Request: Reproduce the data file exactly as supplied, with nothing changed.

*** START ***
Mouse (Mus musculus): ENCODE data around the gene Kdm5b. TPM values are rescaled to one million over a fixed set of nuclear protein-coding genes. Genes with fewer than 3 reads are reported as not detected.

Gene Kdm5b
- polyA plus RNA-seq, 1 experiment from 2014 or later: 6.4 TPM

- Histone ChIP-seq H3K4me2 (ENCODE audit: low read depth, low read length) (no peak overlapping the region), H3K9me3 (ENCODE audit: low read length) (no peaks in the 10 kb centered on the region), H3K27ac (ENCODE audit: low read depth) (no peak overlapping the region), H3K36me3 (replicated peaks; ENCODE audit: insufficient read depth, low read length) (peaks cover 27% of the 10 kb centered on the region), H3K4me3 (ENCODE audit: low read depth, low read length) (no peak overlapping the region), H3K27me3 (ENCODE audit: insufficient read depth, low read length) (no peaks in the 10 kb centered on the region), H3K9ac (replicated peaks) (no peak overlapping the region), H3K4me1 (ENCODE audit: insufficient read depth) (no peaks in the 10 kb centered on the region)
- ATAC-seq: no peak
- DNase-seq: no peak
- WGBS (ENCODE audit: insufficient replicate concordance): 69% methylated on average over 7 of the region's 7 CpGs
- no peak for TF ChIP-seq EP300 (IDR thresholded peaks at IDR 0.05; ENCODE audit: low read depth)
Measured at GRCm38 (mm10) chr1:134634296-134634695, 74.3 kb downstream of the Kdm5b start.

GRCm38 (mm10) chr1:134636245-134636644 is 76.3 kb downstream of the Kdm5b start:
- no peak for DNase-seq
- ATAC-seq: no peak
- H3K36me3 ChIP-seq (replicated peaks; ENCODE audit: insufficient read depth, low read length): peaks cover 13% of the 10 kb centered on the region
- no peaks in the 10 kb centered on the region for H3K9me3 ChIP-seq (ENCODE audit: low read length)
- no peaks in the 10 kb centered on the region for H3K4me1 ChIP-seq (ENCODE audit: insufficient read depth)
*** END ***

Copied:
Mouse (Mus musculus): ENCODE data around the gene Kdm5b. TPM values are rescaled to one million over a fixed set of nuclear protein-coding genes. Genes with fewer than 3 reads are reported as not detected.

Gene Kdm5b
- polyA plus RNA-seq, 1 experiment from 2014 or later: 6.4 TPM

- Histone ChIP-seq H3K4me2 (ENCODE audit: low read depth, low read length) (no peak overlapping the region), H3K9me3 (ENCODE audit: low read length) (no peaks in the 10 kb centered on the region), H3K27ac (ENCODE audit: low read depth) (no peak overlapping the region), H3K36me3 (replicated peaks; ENCODE audit: insufficient read depth, low read length) (peaks cover 27% of the 10 kb centered on the region), H3K4me3 (ENCODE audit: low read depth, low read length) (no peak overlapping the region), H3K27me3 (ENCODE audit: insufficient read depth, low read length) (no peaks in the 10 kb centered on the region), H3K9ac (replicated peaks) (no peak overlapping the region), H3K4me1 (ENCODE audit: insufficient read depth) (no peaks in the 10 kb centered on the region)
- ATAC-seq: no peak
- DNase-seq: no peak
- WGBS (ENCODE audit: insufficient replicate concordance): 69% methylated on average over 7 of the region's 7 CpGs
- no peak for TF ChIP-seq EP300 (IDR thresholded peaks at IDR 0.05; ENCODE audit: low read depth)
Measured at GRCm38 (mm10) chr1:134634296-134634695, 74.3 kb downstream of the Kdm5b start.

GRCm38 (mm10) chr1:134636245-134636644 is 76.3 kb downstream of the Kdm5b start:
- no peak for DNase-seq
- ATAC-seq: no peak
- H3K36me3 ChIP-seq (replicated peaks; ENCODE audit: insufficient read depth, low read length): peaks cover 13% of the 10 kb centered on the region
- no peaks in the 10 kb centered on the region for H3K9me3 ChIP-seq (ENCODE audit: low read length)
- no peaks in the 10 kb centered on the region for H3K4me1 ChIP-seq (ENCODE audit: insufficient read depth)